# Flash Card Gloves

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## Introduction: Flash Card Gloves

Whether you homeschool your kids or you want to make study time a little more interesting FLASH CARD GLOVES are a great way to get things moving.

The game is simple, each participant puts a glove on. Pick up a flash card (with a math problem on it for example) and throw it to your student. When they catch it the lights will start flashing faster and faster. They have to solve the problem on the flash card and throw it to the next person before the light stops flashing.

The gloves are not too hard to make as long as you have the right materials and the right code.

This instructable makes TWO Flash Card Gloves

MATERIALS:

• A pair of gloves
• Felt
• Sewing needle
• 8 sewable LED's (4 blue, 4 red)
• Conductive fabric

## Step 1: Step 1: Flashing Light Patch Part 1

In this step we are going to use the lilypad, a square of felt, conductive thread and four LED lights to create a light patch. This is the main idea behind these gloves.

Be sure to check out the circuit diagram before beginning. I would also recommend frequently checking your work against the diagram and even drawing it out yourself to be sure that everything makes sense.

Cut out four 2 1/2x2 1/2 inch squares out of the felt

Take one square and place the lilypad in the center. Take four LED's (all of the same color) and place them in each corner of the felt with the positive end facing in toward the lilypad.

Line the lilypad up on the felt so that pinhole 9 is at the top (facing north, 12 o clock or however you want to think of it) pinhole 11 should be approximately at the northwest position, A4 should be facing down, south or 6 or clock, the - (negative) pinhole should be at about 4:30 or southeast and pinhole 2 should be around northeast.

Sewing

When sewing through each LED or lilypad pinhole it is important that you sew through the hole 3-4 times to be sure that you have enough of a connection.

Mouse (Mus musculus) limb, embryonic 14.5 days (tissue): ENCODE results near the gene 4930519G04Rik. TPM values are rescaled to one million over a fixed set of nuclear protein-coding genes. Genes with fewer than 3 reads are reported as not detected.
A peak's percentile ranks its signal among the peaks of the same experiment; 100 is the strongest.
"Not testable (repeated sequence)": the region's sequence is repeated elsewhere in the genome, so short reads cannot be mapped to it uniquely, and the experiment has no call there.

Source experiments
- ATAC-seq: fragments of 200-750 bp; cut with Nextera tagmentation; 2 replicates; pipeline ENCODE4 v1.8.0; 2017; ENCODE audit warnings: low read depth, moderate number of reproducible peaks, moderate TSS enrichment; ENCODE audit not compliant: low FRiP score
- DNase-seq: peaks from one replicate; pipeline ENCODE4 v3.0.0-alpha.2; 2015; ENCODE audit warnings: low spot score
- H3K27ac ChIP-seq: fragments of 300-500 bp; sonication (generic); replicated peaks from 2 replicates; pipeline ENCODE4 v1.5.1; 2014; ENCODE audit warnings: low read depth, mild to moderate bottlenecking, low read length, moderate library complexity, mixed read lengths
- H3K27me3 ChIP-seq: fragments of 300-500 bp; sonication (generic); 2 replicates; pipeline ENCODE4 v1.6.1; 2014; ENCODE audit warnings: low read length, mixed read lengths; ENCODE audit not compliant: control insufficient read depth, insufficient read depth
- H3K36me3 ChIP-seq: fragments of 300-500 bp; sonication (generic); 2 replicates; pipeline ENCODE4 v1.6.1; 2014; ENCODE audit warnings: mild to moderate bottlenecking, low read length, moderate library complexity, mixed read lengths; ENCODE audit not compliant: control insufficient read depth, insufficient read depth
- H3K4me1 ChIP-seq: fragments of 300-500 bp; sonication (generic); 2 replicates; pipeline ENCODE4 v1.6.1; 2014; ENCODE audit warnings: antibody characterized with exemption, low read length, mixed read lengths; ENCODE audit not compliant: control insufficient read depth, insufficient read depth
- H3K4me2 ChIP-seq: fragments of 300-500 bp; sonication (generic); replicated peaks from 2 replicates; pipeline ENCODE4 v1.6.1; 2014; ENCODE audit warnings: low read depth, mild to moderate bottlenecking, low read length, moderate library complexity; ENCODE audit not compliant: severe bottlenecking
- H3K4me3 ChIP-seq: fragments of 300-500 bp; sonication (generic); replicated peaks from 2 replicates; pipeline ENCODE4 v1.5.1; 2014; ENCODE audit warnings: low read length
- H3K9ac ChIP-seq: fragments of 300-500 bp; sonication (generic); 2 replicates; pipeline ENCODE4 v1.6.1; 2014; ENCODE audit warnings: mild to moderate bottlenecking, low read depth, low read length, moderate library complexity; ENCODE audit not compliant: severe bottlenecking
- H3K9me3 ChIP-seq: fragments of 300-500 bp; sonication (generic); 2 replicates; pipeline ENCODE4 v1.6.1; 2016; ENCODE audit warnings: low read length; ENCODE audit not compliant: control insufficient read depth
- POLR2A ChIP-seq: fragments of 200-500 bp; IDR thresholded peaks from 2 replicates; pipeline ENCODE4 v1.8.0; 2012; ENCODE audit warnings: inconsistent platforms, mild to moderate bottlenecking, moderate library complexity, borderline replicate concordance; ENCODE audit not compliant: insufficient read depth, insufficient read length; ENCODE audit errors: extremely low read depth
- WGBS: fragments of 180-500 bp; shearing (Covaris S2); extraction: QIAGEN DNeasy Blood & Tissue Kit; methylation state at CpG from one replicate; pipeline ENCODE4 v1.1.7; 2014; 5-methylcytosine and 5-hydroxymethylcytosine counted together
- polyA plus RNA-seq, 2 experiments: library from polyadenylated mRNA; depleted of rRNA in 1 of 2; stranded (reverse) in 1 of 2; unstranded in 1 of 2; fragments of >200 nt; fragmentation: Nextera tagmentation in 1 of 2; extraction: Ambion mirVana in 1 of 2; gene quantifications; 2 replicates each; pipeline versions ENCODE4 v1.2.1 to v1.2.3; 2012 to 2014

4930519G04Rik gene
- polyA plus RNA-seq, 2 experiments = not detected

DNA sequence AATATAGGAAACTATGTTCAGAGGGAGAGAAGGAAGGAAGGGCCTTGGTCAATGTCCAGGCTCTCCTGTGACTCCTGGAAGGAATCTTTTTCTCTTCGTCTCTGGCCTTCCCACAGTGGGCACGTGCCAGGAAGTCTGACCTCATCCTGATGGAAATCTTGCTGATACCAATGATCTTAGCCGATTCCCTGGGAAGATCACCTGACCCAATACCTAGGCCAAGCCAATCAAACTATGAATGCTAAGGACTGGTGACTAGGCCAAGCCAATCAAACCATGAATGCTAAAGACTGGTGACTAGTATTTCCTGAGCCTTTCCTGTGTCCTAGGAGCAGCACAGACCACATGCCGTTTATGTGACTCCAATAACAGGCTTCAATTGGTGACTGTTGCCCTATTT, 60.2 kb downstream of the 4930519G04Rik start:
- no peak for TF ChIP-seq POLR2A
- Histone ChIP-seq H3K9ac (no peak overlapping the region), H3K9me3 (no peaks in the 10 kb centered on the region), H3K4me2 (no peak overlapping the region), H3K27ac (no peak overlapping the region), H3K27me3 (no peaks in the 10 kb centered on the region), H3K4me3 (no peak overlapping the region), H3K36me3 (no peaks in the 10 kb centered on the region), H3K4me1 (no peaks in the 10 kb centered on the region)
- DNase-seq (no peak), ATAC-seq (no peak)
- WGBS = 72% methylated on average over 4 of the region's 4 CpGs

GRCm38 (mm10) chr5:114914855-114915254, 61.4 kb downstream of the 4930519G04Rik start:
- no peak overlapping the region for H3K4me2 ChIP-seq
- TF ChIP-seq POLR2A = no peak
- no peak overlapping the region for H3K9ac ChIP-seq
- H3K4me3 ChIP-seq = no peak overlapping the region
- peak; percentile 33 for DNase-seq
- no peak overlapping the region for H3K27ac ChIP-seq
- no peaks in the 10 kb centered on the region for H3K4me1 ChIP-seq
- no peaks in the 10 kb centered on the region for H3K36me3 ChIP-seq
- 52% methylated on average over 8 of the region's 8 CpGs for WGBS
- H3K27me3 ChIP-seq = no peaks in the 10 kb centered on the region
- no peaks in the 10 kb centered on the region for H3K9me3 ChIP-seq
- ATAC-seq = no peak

Before you begin sewing and after you have the LED's and lilypad in position it may be easier to work with them if you use a small amount of tape to secure them down , be sure not to cover pinholes that you will need with the tape.

In this step we will be sewing from each of the inward facing + (positive) LED pinholes to lilypad pinholes 11, 2, A5 and A3.

First: Using conductive thread sew 3 to 4 times through the top left LED +(positive) pinhole then do a couple small stitches through the felt moving toward lilypad pinhole 11. Sew through 11 3 to 4 times and tie it off. Be sure not to leave any loose thread hanging off either end as this is very likely to short your circuit.

Use a different piece of conductive thread, beginning at the + end of the top right LED, and use the same procedure above to connect it to lilypad pinhole 2.

With a new piece of thread connect the bottom right + LED pinhole to lilypad A5.

With a new piece of conductive thread connect the bottom left + LED pinhole to lilypad A3.

## Step 2: Step 2: Flashing Light Patch Part 2

Sewing part 2

Now that the positives are sewn it is time sew the negatives. Review the diagram for how the negatives go. This is important to follow exactly so you don't run into issues later where the positive will cross the negative (this will cause a short circuit and nothing will work).